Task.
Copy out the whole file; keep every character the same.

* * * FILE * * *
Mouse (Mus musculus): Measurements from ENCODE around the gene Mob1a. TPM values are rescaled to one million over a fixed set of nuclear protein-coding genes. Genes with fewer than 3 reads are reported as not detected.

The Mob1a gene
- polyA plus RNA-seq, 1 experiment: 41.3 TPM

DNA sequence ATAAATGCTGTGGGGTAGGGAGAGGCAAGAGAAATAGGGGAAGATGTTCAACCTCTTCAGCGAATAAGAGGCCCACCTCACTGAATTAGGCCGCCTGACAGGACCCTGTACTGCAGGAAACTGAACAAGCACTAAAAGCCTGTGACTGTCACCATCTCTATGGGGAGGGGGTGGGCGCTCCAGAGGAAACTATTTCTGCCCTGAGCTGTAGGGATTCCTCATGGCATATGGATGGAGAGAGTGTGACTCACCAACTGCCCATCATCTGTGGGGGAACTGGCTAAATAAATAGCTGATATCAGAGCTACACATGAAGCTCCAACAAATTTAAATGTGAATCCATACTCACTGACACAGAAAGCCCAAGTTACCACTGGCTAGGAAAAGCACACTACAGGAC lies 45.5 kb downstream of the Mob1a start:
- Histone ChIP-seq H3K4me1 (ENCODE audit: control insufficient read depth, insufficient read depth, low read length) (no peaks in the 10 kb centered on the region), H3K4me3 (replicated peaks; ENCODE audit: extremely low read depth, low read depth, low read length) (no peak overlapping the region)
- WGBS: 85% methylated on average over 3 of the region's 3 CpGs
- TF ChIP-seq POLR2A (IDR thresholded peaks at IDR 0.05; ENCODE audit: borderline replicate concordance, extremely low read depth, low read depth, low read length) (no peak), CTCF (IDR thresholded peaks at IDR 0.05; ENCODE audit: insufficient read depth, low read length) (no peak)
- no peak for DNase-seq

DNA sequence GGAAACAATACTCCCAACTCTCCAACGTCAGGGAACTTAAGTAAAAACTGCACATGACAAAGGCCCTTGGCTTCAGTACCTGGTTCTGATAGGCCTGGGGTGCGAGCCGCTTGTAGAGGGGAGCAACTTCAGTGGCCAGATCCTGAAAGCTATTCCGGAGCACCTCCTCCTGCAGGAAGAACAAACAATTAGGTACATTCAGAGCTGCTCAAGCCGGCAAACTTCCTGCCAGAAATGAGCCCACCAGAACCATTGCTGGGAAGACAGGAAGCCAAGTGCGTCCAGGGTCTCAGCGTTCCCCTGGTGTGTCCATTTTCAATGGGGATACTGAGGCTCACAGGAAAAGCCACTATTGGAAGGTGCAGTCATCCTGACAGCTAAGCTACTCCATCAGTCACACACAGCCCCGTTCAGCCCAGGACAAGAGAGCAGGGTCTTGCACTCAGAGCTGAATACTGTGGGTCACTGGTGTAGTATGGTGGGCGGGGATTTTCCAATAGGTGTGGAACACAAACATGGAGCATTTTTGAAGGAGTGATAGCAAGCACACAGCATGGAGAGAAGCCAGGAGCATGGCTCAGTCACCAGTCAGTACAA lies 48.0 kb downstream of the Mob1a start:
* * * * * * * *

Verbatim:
Mouse (Mus musculus): Measurements from ENCODE around the gene Mob1a. TPM values are rescaled to one million over a fixed set of nuclear protein-coding genes. Genes with fewer than 3 reads are reported as not detected.

The Mob1a gene
- polyA plus RNA-seq, 1 experiment: 41.3 TPM

DNA sequence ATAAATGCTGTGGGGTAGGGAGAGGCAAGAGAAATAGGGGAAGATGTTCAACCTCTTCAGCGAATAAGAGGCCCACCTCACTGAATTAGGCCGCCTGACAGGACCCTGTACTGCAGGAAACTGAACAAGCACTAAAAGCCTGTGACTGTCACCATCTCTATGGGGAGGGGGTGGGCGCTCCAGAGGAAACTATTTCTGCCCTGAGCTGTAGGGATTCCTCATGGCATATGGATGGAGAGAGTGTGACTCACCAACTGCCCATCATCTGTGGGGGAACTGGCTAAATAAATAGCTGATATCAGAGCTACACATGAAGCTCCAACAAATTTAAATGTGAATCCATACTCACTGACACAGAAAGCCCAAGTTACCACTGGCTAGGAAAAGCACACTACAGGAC lies 45.5 kb downstream of the Mob1a start:
- Histone ChIP-seq H3K4me1 (ENCODE audit: control insufficient read depth, insufficient read depth, low read length) (no peaks in the 10 kb centered on the region), H3K4me3 (replicated peaks; ENCODE audit: extremely low read depth, low read depth, low read length) (no peak overlapping the region)
- WGBS: 85% methylated on average over 3 of the region's 3 CpGs
- TF ChIP-seq POLR2A (IDR thresholded peaks at IDR 0.05; ENCODE audit: borderline replicate concordance, extremely low read depth, low read depth, low read length) (no peak), CTCF (IDR thresholded peaks at IDR 0.05; ENCODE audit: insufficient read depth, low read length) (no peak)
- no peak for DNase-seq

DNA sequence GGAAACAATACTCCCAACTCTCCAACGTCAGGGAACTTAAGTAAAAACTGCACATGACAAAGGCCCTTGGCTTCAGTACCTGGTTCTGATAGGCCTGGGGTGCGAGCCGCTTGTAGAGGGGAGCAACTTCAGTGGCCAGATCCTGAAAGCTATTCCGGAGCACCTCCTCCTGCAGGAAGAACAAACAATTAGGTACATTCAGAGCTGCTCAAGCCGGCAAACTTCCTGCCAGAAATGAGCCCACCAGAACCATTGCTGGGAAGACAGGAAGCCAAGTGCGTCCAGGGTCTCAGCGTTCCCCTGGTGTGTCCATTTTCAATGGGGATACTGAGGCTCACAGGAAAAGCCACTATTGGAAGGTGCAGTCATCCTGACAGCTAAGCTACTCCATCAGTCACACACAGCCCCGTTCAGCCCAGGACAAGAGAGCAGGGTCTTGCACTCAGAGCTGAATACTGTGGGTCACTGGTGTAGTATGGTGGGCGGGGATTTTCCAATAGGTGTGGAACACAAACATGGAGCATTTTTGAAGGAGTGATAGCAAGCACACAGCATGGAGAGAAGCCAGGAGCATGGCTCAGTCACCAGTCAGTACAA lies 48.0 kb downstream of the Mob1a start: